Type 2 diabetes can be tricky. Sometimes this metabolic disorder can be active – with telltale blood sugars spikes and insulin resistance — without demonstrating obvious symptoms. That’s why the disease is often dubbed “silent.” Not everyone notices when blood sugar levels are high. Some feel no symptoms at all as the disease slowly progresses.
Undiagnosed Type 2 Diabetes
When this happens, it’s called uncontrolled diabetes, and the resulting damage can affect nearly every organ in your body. The disease can even be both uncontrolled and undiagnosed. Of the 30 million adults with diabetes in 2015, more than 7 million were undiagnosed.
That’s why it’s important to pay attention to these signs that may mean type 2 diabetes is wreaking havoc, and see your health care provider as soon as possible to prevent complications.
Signs of Type 2 Diabetes
Extreme Thirst/Frequent Urination
When blood sugar builds up in your system, your kidneys try to get rid of it by flushing excess sugar out with urine. Besides making extra trips to the bathroom, you may end of feeling dehydrated or dizzy.
Chronic Dry Mouth or Sweet-Smelling Breath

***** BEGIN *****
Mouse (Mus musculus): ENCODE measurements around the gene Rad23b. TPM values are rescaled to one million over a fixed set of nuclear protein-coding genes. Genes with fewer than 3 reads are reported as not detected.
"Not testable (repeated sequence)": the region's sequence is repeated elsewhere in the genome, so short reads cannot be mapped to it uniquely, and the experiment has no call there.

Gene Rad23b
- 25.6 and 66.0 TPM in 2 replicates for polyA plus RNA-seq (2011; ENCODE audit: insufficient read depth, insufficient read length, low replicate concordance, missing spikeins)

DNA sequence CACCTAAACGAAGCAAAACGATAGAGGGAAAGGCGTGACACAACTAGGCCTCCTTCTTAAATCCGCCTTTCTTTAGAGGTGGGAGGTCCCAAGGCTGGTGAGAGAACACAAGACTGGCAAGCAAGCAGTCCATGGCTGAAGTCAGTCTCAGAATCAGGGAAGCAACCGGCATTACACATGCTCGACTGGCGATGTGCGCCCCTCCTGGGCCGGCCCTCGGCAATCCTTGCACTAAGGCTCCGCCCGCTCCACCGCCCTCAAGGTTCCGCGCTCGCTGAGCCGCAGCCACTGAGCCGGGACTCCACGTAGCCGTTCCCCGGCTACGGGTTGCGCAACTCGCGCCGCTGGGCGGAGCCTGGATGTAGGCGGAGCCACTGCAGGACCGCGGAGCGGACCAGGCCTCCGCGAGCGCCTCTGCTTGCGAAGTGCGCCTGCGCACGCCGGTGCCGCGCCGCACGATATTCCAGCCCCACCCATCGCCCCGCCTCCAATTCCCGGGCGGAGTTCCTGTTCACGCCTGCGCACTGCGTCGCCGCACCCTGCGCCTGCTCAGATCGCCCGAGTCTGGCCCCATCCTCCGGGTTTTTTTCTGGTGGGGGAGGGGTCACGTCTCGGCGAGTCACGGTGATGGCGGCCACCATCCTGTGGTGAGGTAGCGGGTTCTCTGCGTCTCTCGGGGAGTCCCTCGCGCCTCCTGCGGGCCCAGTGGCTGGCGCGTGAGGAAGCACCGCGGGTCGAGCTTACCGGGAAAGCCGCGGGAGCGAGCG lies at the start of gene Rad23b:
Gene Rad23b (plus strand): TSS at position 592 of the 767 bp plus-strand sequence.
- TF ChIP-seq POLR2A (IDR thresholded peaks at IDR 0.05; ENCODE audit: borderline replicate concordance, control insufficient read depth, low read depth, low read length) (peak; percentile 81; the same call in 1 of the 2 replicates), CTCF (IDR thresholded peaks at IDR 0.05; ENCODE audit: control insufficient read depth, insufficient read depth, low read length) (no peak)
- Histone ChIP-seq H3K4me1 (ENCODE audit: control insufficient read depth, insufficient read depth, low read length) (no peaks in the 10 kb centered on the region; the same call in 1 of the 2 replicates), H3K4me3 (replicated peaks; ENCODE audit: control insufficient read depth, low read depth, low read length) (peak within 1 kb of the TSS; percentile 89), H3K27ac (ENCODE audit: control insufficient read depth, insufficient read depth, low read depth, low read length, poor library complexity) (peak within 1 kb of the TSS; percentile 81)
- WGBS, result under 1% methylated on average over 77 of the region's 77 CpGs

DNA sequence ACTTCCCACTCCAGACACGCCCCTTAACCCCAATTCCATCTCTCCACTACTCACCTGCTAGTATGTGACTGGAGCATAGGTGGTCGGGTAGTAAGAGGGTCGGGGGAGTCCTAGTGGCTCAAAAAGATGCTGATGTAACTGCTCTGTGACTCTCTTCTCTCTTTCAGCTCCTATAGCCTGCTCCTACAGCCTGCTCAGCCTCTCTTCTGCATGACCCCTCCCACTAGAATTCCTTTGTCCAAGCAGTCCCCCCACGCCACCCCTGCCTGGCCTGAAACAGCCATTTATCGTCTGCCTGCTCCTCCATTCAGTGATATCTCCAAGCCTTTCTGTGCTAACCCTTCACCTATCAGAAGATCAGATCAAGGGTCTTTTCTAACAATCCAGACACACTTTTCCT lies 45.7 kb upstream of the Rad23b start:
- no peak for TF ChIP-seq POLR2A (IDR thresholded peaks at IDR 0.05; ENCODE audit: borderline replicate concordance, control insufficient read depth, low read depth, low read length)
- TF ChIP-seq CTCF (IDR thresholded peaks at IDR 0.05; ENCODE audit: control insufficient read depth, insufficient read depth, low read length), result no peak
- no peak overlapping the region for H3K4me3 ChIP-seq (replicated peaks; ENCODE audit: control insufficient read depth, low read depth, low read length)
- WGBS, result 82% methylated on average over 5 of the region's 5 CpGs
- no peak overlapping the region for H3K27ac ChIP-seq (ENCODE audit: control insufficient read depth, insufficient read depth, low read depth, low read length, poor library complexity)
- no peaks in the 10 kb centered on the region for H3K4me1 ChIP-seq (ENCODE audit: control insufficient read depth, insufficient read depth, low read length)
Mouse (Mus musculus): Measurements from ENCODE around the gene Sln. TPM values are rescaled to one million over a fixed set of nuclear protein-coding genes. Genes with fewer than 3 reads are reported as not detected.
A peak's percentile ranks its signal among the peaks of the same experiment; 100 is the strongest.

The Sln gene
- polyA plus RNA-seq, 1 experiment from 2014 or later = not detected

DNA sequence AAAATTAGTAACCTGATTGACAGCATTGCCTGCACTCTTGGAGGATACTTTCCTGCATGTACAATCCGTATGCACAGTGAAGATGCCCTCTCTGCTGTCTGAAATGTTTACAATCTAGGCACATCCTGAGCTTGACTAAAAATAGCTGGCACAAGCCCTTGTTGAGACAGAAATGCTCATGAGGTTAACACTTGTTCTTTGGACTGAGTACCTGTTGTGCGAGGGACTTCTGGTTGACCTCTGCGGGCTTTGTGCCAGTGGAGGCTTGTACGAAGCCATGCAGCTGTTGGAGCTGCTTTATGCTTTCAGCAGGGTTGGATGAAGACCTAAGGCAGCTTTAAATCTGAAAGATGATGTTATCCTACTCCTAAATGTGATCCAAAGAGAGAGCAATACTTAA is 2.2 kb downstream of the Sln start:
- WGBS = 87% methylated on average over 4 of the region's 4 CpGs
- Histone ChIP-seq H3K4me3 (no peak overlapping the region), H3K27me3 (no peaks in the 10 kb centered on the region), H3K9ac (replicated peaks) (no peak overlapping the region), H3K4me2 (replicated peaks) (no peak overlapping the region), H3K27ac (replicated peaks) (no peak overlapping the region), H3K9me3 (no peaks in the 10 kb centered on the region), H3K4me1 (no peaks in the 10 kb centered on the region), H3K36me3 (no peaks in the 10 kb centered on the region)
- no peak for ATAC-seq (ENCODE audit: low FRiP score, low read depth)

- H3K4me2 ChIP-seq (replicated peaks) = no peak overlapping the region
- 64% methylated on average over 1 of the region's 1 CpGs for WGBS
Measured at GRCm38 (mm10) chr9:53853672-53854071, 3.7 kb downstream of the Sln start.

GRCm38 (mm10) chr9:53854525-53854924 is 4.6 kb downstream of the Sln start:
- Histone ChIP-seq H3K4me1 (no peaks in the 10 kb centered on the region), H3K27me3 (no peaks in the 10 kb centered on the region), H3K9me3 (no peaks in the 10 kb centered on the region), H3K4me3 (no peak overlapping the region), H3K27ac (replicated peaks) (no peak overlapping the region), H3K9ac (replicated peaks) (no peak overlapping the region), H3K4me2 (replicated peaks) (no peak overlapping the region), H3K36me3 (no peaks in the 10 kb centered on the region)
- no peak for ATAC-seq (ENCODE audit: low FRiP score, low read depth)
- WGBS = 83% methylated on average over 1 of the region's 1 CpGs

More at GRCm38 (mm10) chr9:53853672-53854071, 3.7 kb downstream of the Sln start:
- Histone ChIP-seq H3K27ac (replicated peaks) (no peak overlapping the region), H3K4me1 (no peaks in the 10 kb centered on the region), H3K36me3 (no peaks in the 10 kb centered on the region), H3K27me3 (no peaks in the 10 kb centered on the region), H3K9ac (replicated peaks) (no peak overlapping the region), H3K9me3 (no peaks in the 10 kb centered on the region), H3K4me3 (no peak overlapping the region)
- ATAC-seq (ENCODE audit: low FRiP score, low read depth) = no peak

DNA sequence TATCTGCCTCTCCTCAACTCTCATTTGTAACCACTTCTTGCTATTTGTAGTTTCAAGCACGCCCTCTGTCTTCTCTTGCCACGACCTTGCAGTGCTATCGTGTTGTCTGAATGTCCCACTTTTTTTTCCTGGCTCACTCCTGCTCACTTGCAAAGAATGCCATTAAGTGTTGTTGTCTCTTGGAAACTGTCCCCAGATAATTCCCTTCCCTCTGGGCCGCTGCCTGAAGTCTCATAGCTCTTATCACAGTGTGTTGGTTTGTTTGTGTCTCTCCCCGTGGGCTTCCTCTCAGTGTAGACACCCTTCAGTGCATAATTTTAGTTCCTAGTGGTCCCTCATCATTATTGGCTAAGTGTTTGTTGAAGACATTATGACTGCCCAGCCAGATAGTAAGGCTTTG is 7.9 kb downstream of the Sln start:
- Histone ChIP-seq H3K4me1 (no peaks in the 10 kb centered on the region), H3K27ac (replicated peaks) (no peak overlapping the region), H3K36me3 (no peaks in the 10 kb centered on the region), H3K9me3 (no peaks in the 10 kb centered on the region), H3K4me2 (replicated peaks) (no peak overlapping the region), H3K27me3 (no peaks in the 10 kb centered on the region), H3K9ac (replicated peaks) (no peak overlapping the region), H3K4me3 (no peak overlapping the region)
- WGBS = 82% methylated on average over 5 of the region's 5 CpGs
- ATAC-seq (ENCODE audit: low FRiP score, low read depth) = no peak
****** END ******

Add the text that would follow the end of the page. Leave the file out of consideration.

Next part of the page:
This is caused by a chemical called acetone, which is produced when blood glucose is high and body breaks down fat for energy. It’s also a sign of ketoacidosis, as serious complication which occurs when the body produces excess blood acids called ketones.
Hunger without Gaining Weight or Unexplained Weight Loss
Decreased glucose metabolism can make you extra hungry while not causing weight gain, or even causing weight loss.
Slow-Healing Sores or Frequent Infections
Diabetes impairs your body’s ability to resist infections and can slow healing. If you are having frequent urinary tract infections or other infections, make sure to let your primary care provider know.
When sugar stays in blood rather than getting into cells where it is used for energy, it can result in fatigue.
High blood sugar causes the lenses in your eyes to swell, changing their shape and resulting in difficulty focusing and blurred vision.
Tingling/Numbness in Hands or Feet
Nerve damage called diabetic neuropathy can cause tingling and numbness of extremities.
Diabetes Education is Available
Insurance has its benefits! In fact, Medicare covers two hours annually and many insurances will cover up to 4 visits per year. Call your insurance company and ask what benefits you may qualify for. If you haven’t taken advantage of this benefit, call 701.652.7179 to schedule an appointment with our certified diabetes care and education specialist.
Mary Hoff, PA-C
Carrington Medical Center